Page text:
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Previews

April 13, 2012

Preview: Hands-on with Snapshot’s photo finish physics

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Written by: Dalibor Dimovski
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Over the past few years, puzzle-platformers have become a subset of the traditional platforming genre. The genre stretches from games like Braid to Portal, crossing from 2D to 3D and everything in between. At this year’s PAX East, the Indie Mega Booth was arguably the place to see some of the best, quirkiest, most unique games of the show, a few of which could be neatly classified within this play type. One of the games at the booth, RetroAffect’s Snapshot, takes the genre and utilizes a novel way to resolve puzzles within it that mixes art & physics: photography. The main hook of the game is the ability to snap a quick photograph of an area on the screen, dropping the photograph elsewhere within the level to solve a puzzle. Photographs can be taken of objects, platforms, backdrops, and even enemies to be used very nearly however we please. My time with the demo on the show floor revolved around playing with the photography, snapping photos of nearly everything I came across. The photos are stored in a stack, and can be cycle through to find the one that best solves our puzzle. One of the first puzzles I came across was a spiked pit that, once I took a photograph of a bridge on another portion of the screen, could be crossed without injury. The photographs can be rotated on the screen to find the right fit before being laid down permanently, leading to some neat physics-based solutions. For example, one of the next puzzles I came across required me to snap a photo of a falling box, rotate and drop it in place, and ride the box upward or across to another platform as it “fell”. The visuals of the game looked heavily inspired by classic 16-bit 2D games, with hand-drawn art and colorful sprites throughout. Everything had the feel of a great SNES game, right down to the poppy, catchy music. Combined with the simple mechanic and precise controls, it comes off as being one of the more enjoyable puzzlers, and one that may be well worth diving in further when it launches later this year.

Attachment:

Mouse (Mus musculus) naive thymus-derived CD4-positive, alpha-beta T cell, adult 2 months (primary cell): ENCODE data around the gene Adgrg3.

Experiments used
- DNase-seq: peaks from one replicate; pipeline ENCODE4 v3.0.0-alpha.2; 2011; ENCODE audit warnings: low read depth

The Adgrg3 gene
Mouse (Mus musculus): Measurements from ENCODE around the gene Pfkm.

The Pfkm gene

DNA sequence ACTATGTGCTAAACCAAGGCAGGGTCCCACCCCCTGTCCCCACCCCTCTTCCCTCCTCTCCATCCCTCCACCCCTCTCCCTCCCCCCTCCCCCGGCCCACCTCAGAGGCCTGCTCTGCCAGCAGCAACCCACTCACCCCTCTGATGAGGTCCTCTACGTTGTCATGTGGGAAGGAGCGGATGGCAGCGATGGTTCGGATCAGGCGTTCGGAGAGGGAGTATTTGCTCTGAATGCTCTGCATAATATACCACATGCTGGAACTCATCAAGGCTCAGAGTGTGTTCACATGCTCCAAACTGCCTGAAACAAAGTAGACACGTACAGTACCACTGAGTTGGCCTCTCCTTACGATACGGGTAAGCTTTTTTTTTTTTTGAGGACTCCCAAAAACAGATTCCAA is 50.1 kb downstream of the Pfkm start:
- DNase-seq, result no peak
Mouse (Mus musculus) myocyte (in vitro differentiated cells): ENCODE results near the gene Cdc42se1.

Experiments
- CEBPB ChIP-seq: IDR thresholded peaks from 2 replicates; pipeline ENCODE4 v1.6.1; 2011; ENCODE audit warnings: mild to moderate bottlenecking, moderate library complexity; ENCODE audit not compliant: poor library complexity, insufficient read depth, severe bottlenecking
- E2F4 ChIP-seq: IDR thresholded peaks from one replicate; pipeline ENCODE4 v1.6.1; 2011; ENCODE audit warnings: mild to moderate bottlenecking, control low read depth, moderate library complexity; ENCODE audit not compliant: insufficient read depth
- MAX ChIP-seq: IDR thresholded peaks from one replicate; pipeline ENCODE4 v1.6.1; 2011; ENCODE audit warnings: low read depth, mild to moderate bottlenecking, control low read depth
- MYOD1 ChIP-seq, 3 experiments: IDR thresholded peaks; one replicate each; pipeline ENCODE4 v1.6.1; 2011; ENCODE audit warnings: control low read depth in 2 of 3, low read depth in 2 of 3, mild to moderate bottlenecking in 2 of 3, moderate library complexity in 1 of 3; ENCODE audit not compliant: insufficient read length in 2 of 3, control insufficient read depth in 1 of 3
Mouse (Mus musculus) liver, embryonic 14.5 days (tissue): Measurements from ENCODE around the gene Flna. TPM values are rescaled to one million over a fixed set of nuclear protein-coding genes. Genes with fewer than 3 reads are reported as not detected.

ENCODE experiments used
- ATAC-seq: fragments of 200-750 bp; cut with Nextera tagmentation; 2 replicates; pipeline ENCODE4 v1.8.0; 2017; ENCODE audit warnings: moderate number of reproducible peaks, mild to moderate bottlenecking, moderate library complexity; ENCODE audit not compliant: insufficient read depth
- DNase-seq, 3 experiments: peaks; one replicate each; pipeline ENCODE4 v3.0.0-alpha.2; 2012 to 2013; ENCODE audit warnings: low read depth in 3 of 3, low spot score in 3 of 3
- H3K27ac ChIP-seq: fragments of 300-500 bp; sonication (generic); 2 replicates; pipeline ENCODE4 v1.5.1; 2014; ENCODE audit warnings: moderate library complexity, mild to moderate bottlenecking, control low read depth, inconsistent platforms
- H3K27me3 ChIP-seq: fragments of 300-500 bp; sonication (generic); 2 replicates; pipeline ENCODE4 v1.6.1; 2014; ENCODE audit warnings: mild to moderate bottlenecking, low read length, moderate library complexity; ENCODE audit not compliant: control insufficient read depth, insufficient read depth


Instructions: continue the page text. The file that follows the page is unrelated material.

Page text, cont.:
Over the past few years, puzzle-platformers have become a subset of the traditional platforming genre. The genre stretches from games like Braid to Portal, crossing from 2D to 3D and everything in between. At this year’s PAX East, the Indie Mega Booth was arguably the place to see some of the best, quirkiest, most unique games of the show, a few of which could be neatly classified within this play type.

One of the games at the booth, RetroAffect’s Snapshot, takes the genre and utilizes a novel way to resolve puzzles within it that mixes art & physics: photography.

The main hook of the game is the ability to snap a quick photograph of an area on the screen, dropping the photograph elsewhere within the level to solve a puzzle. Photographs can be taken of objects, platforms, backdrops, and even enemies to be used very nearly however we please.

My time with the demo on the show floor revolved around playing with the photography, snapping photos of nearly everything I came across. The photos are stored in a stack, and can be cycle through to find the one that best solves our puzzle. One of the first puzzles I came across was a spiked pit that, once I took a photograph of a bridge on another portion of the screen, could be crossed without injury.

The photographs can be rotated on the screen to find the right fit before being laid down permanently, leading to some neat physics-based solutions. For example, one of the next puzzles I came across required me to snap a photo of a falling box, rotate and drop it in place, and ride the box upward or across to another platform as it “fell”.

The visuals of the game looked heavily inspired by classic 16-bit 2D games, with hand-drawn art and colorful sprites throughout. Everything had the feel of a great SNES game, right down to the poppy, catchy music. Combined with the simple mechanic and precise controls, it comes off as being one of the more enjoyable puzzlers, and one that may be well worth diving in further when it launches later this year.

Retroaffect's Snapshot screenshot



About the Author

Dalibor Dimovski
Dali is the Editor-in-Chief and co-founder of SideQuesting, as well as the co-Founder of CarDesignFetish and the founder of MakLink. Dali is also a car designer, deejay, and introductory beer-brewer.